Dr. James Emery White

Gordon-Conwell Theological Seminary

Life on Other Planets

When an A-list director joins forces with a stellar cast to explore religious questions, I’m there. When that director is Ridley Scott of Bladerunner and Alien fame, I’m there opening day.

And I was.

As a movie, Prometheus (2012) was visually stunning but poorly conceived, and even more poorly developed. From the suggestive name of the ship which gives the movie its name (In ancient mythology, Prometheus stole fire from the gods to bring to human beings.) to our search for origins and meaning, grand themes are introduced but never seriously engaged.

But the largest question the movie raised was, to its credit, snappily answered. If we were to find life on another planet – even life that matches our own – does that do away with God?

As one scientist in the film responds, “Then who made them?”

Exactly.

Yet this is the central theme of the movie, and not a particularly original one. Remember Chariots of the Gods from the 70s? There has long been pop culture fascination with the idea that aliens from another planet either spawned life on Earth, or have at least made frequent visits to help things along.

Somehow, this suggests we should experience a crisis of faith.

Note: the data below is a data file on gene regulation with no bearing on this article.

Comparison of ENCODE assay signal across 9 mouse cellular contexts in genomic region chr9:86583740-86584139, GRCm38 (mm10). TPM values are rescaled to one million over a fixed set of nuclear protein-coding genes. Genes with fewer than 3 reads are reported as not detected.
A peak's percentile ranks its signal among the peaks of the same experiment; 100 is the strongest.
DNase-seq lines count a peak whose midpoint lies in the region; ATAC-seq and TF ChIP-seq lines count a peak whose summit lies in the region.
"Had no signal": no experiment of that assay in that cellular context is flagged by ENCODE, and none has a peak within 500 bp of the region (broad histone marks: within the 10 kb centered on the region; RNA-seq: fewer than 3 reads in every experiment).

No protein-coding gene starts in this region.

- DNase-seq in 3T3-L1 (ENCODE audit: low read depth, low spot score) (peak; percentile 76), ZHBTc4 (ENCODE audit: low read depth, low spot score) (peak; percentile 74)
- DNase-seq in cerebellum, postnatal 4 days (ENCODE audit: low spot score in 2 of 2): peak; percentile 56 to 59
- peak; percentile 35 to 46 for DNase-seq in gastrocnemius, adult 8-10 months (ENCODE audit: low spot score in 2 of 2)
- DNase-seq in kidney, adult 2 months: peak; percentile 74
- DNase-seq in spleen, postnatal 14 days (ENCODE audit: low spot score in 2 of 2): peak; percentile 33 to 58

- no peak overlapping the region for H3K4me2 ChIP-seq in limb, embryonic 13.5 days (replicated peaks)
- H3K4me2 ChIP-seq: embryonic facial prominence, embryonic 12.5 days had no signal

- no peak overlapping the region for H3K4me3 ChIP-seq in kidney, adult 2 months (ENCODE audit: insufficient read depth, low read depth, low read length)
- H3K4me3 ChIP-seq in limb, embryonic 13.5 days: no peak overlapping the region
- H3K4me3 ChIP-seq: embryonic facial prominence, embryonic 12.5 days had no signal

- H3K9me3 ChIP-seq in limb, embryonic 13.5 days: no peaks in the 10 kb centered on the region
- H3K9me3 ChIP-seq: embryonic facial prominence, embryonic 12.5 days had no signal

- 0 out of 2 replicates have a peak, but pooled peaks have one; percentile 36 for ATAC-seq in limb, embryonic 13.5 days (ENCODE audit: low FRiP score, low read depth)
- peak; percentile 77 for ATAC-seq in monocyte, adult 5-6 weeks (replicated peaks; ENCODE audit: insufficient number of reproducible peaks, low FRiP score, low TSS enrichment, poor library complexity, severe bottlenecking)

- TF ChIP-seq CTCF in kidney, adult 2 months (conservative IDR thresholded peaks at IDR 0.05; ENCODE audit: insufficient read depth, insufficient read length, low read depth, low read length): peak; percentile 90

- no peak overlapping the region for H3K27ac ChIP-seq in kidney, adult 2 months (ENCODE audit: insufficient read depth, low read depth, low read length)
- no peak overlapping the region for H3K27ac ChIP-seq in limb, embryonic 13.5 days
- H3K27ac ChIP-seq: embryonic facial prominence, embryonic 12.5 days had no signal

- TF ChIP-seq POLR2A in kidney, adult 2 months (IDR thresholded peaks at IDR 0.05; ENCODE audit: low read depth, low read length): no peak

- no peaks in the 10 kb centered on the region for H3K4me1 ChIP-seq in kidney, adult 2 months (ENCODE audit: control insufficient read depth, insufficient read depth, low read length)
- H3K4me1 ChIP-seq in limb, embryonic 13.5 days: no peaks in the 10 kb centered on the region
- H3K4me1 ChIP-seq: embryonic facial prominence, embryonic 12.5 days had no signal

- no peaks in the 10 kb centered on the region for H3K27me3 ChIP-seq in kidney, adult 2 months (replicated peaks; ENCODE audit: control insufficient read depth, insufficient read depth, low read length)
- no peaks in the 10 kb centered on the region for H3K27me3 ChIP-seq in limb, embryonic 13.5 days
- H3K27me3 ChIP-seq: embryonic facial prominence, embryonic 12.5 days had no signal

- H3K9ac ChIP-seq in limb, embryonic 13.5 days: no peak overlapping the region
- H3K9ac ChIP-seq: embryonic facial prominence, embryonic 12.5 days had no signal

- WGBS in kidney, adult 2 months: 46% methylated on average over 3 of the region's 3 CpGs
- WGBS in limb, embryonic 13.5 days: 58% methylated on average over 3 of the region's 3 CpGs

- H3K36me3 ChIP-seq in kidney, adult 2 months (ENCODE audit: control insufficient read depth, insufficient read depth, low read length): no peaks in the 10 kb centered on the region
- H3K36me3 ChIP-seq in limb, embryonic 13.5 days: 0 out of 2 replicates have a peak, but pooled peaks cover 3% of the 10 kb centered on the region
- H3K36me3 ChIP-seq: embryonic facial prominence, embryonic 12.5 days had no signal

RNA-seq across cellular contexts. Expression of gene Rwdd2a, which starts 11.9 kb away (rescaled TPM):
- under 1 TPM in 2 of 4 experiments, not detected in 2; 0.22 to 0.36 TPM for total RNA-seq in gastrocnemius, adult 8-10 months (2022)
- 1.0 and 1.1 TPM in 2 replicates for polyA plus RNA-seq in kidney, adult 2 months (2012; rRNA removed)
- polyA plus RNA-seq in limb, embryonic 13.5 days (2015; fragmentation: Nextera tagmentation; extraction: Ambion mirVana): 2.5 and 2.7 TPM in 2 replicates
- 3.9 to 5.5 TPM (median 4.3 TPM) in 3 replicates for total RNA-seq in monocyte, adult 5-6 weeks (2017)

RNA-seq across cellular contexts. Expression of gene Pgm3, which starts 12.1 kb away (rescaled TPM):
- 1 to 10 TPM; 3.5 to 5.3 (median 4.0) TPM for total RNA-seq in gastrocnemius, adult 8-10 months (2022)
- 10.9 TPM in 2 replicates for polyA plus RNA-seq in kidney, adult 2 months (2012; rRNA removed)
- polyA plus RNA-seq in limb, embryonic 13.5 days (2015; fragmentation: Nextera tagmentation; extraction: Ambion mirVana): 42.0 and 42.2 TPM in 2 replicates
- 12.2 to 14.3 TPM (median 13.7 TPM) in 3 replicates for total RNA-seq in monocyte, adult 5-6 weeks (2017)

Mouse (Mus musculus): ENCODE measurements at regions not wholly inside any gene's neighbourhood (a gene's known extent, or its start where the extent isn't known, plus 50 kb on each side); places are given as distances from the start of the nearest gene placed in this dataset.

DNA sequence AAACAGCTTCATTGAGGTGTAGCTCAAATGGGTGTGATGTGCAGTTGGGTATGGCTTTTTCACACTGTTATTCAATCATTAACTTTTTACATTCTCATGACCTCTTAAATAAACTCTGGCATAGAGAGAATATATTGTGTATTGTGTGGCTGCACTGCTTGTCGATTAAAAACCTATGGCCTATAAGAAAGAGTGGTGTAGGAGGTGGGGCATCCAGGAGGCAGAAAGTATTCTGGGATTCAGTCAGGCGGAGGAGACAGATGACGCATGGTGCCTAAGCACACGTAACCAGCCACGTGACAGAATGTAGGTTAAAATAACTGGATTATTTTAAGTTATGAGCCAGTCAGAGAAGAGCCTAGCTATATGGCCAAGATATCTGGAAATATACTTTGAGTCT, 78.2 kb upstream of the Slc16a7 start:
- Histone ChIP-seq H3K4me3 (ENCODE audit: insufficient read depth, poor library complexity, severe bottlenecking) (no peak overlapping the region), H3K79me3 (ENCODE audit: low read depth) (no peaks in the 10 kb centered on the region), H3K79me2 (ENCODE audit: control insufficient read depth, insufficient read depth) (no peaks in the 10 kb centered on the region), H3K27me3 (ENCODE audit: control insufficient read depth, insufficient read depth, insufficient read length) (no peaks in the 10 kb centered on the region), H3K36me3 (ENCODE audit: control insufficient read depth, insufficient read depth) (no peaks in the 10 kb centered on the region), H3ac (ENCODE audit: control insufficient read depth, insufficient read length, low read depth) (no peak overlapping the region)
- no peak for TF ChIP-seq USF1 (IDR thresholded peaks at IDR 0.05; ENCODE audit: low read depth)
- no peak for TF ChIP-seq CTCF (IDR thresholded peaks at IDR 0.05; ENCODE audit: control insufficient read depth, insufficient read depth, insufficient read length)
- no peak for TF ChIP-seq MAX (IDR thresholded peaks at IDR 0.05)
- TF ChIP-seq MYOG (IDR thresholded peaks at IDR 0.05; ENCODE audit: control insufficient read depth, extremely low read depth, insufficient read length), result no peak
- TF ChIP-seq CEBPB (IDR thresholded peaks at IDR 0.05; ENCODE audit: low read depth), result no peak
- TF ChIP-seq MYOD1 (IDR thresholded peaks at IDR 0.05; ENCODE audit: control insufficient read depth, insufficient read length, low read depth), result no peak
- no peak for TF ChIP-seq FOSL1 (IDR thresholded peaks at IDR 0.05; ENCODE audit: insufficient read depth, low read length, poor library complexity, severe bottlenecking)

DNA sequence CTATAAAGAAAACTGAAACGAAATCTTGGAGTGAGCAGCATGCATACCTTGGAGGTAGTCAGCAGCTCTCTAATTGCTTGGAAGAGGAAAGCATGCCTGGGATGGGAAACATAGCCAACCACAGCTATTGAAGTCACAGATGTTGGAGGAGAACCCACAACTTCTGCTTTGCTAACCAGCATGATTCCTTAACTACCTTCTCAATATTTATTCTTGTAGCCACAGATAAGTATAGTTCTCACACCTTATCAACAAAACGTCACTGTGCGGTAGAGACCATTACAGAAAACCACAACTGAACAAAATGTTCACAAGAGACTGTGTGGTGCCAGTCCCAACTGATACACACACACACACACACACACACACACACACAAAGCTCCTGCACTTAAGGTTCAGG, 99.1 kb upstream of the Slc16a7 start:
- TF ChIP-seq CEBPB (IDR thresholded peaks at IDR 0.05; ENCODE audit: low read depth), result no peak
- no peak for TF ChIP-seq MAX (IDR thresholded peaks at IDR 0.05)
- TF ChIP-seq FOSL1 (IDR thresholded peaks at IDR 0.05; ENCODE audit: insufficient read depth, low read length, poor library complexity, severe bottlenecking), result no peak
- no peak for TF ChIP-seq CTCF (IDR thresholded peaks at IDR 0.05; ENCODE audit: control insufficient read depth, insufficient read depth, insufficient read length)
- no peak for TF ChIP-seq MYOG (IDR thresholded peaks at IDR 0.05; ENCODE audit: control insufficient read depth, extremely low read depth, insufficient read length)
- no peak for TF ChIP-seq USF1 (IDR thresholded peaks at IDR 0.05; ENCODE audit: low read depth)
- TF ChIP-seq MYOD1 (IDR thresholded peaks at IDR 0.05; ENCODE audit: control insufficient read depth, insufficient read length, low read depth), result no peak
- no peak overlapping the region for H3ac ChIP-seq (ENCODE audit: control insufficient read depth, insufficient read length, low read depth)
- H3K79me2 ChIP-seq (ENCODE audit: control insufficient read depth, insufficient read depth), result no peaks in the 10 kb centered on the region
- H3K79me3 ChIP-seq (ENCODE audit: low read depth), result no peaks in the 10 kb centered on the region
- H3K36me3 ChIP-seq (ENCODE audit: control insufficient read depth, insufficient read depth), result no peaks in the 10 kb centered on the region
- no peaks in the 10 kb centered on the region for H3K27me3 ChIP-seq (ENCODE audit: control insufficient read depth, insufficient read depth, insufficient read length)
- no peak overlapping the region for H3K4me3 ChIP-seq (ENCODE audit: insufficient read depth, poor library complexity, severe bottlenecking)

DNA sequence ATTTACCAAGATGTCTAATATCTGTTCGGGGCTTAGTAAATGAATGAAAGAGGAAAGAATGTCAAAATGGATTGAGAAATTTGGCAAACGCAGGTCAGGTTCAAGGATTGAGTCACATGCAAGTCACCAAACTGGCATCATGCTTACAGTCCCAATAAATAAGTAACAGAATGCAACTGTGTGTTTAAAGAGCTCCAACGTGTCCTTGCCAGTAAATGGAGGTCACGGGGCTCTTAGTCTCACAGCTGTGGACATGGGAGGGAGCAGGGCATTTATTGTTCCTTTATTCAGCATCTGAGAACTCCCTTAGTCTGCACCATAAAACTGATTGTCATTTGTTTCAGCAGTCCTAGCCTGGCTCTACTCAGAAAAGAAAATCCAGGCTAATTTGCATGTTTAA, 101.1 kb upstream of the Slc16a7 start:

Fast forward to breaking news of the discovery of seven Earth-like planets orbiting a star, each of which are capable of hosting water (and therefore life), a mere 40 light-years away. Three of the planets are situated in such a way that they could have oceans, provided they have atmospheres.

This isn’t our first burst of excitement about potential life on other planets. The hunt for life on Mars, through the search for chemical biosignatures of life in soil and rocks and biomarker gases in the atmosphere, has been going on in earnest for some time. 

And don’t forget how, in August 1996, the National Aeronautics and Space Administration (NASA) called a press conference after giving a special briefing to the President. To a room full of reporters, NASA put forward a team of scientists who announced that after two years of staring into a 4.3-pound meteorite from the planet Mars, they had found indications of life in the form of microscopic structures resembling fossilized bacteria.

Okay, not exactly E.T. trying to phone home.

But what does the Bible have to say about the possibility and potential of life on other planets?

Absolutely nothing.

The Bible offers no explicit or direct teaching about the possible creation – much less existence – of life on other planets.

It does, however, offer three theological truths that can guide our thinking:

  1.  First, God is bigger than we think. This is good to remember when it comes to things like life on other planets, or any other scientific discovery that might present itself. Remembering the size of God reminds us to be humble, and to be slow to draw conclusions. All of science is simply finding out what God has designed, and it’s an ongoing process of discovery.